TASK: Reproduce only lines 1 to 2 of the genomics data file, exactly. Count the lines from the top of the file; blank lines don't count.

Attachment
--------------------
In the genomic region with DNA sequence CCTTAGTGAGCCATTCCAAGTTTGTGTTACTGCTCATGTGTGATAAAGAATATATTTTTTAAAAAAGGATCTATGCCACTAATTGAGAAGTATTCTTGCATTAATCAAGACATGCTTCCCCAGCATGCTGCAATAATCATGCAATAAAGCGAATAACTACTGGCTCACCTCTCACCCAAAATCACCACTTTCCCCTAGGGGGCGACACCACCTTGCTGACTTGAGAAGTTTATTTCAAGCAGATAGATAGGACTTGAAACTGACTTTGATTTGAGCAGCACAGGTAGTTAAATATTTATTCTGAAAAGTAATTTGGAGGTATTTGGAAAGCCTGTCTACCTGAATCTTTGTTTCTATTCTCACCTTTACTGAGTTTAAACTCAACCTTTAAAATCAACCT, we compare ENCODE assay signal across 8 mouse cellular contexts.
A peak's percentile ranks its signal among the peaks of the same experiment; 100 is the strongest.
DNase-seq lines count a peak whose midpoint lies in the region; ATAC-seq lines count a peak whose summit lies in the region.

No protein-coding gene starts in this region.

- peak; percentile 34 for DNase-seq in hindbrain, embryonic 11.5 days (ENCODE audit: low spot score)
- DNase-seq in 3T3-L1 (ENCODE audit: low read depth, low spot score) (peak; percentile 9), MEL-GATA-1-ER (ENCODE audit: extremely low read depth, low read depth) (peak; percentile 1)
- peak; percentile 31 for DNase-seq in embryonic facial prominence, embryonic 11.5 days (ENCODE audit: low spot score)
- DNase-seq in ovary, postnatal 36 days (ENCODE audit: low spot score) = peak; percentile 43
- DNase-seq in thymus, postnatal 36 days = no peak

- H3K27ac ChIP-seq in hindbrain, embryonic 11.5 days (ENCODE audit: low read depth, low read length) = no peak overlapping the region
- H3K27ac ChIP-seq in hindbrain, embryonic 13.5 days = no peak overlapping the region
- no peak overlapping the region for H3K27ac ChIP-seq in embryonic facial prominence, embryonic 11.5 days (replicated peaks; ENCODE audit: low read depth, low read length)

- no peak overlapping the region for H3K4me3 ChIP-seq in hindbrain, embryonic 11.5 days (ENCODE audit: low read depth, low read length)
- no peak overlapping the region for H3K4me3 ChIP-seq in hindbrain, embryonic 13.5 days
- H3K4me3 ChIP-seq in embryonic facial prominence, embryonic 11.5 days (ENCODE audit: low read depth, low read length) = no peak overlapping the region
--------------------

In the genomic region with DNA sequence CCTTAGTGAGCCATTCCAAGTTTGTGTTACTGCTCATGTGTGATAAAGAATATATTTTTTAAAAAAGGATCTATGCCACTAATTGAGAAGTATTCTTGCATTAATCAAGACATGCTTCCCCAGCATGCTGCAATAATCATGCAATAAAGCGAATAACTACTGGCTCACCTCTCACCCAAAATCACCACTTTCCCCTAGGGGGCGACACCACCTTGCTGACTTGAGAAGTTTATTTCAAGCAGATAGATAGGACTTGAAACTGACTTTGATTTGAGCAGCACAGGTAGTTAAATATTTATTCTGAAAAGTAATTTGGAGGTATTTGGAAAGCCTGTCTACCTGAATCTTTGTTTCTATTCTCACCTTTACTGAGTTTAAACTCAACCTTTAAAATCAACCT, we compare ENCODE assay signal across 8 mouse cellular contexts.
A peak's percentile ranks its signal among the peaks of the same experiment; 100 is the strongest.